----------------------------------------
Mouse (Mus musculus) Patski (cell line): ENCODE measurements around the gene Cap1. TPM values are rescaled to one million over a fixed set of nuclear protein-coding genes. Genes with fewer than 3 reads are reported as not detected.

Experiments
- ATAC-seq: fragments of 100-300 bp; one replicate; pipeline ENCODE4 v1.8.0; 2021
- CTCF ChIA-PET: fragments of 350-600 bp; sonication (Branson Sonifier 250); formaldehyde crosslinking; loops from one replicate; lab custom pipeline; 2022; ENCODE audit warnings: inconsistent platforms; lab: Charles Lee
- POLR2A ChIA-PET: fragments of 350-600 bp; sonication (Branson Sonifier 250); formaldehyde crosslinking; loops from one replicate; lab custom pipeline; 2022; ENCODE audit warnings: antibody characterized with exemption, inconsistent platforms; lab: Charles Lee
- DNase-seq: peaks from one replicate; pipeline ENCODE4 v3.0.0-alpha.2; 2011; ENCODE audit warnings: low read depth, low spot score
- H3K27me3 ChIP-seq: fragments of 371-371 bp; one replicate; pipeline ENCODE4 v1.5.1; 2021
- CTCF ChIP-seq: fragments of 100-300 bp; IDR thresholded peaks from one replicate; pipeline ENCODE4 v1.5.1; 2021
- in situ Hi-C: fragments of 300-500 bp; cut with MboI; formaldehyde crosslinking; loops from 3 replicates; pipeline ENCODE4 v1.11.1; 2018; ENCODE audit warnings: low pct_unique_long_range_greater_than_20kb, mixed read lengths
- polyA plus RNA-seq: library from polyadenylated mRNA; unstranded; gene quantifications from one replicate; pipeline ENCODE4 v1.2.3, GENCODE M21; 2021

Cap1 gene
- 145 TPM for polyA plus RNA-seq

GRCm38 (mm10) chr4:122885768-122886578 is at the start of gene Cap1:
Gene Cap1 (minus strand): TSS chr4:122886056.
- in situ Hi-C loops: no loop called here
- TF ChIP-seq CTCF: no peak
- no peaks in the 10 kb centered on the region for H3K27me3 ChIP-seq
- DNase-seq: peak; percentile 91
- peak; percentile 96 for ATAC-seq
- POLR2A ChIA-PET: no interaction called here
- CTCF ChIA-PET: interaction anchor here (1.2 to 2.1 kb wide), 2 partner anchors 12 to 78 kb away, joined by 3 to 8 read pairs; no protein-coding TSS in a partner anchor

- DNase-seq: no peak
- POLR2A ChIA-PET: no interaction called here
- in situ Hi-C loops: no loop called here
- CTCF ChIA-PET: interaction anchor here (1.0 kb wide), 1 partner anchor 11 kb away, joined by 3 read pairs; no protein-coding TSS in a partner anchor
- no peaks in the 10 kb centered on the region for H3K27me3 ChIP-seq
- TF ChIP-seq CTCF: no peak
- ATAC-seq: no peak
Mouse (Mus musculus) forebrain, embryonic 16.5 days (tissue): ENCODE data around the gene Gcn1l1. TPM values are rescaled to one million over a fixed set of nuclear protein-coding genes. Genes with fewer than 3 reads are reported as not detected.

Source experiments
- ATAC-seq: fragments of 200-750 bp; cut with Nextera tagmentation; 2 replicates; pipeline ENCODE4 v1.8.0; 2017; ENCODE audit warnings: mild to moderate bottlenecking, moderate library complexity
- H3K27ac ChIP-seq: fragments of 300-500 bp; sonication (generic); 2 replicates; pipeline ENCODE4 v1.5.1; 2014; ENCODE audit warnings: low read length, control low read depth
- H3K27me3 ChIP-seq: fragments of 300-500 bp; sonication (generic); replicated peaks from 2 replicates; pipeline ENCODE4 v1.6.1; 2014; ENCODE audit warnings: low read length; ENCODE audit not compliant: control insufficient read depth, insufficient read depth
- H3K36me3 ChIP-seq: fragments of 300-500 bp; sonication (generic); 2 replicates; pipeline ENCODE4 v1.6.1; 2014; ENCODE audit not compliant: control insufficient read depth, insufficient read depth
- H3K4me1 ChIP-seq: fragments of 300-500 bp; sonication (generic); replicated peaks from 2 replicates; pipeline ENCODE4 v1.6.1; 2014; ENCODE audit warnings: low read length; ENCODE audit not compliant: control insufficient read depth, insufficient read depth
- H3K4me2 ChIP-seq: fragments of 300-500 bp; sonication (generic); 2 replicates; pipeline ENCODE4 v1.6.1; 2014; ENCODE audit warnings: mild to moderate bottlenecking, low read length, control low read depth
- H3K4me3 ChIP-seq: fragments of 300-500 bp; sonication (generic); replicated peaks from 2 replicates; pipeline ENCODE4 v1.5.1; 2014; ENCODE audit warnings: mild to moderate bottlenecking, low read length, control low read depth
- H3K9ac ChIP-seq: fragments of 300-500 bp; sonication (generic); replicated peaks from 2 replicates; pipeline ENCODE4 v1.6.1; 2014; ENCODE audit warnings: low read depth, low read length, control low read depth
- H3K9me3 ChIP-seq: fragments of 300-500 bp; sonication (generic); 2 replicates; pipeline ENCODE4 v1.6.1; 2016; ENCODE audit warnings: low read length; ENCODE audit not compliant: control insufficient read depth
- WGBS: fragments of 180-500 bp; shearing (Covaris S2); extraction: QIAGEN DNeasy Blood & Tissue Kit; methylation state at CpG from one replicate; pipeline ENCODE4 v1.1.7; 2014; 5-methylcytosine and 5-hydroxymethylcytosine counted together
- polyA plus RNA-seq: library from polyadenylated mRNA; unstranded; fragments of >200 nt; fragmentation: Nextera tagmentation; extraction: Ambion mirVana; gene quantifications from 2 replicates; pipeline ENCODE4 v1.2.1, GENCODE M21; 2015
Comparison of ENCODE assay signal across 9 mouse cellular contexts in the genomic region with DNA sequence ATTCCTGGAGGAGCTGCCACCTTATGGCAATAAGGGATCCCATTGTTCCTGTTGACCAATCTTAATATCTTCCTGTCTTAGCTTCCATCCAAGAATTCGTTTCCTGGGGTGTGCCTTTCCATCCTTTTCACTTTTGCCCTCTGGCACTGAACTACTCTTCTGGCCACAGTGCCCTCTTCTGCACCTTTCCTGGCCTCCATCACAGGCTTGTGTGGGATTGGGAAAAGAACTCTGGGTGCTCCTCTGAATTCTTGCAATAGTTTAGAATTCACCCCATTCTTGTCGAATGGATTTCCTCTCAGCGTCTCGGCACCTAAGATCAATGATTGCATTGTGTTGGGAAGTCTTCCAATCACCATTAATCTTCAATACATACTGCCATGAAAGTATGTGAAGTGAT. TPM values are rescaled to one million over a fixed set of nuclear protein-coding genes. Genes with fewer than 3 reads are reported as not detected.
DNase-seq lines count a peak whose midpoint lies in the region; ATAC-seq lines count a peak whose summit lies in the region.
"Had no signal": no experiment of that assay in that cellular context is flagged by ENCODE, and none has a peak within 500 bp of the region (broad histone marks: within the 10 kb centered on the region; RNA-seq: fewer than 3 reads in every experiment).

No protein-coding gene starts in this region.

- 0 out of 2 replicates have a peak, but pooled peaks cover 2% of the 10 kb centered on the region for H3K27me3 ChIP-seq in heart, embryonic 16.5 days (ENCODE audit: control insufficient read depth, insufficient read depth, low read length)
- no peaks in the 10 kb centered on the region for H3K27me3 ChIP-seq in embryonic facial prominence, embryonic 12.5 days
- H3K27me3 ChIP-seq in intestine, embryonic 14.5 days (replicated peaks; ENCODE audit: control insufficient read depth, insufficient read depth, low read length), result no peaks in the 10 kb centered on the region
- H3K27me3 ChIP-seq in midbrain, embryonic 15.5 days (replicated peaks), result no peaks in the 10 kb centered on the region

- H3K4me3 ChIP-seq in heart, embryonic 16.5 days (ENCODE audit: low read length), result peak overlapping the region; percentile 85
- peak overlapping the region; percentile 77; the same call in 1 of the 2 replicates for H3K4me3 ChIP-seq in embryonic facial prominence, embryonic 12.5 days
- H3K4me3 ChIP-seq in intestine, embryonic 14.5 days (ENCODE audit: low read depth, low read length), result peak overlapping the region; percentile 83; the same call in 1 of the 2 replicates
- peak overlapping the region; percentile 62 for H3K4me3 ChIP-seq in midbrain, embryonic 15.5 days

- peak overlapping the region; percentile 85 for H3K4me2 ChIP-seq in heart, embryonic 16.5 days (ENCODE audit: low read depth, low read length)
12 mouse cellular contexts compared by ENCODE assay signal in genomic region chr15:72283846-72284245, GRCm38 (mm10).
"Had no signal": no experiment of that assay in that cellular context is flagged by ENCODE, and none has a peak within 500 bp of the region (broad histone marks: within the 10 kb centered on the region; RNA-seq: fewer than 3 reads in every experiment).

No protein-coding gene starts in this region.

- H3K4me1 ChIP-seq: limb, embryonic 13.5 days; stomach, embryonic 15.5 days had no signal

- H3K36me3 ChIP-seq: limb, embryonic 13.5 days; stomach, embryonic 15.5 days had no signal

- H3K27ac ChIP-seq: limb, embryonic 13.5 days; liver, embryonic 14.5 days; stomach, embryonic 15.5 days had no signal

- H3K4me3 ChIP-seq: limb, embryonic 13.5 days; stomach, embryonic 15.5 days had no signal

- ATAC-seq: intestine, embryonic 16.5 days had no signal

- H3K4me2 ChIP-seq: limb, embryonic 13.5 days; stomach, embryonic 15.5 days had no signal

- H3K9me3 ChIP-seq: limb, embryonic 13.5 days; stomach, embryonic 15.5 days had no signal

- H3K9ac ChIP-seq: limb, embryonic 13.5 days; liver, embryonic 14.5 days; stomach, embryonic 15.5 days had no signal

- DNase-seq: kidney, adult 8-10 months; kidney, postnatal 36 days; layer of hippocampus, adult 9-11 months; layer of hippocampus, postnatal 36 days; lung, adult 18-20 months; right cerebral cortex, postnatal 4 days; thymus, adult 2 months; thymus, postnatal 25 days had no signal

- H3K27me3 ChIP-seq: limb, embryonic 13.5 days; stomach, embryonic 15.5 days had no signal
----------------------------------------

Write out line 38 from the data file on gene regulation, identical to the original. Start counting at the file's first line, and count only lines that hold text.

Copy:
- H3K9ac ChIP-seq: fragments of 300-500 bp; sonication (generic); replicated peaks from 2 replicates; pipeline ENCODE4 v1.6.1; 2014; ENCODE audit warnings: low read depth, low read length, control low read depth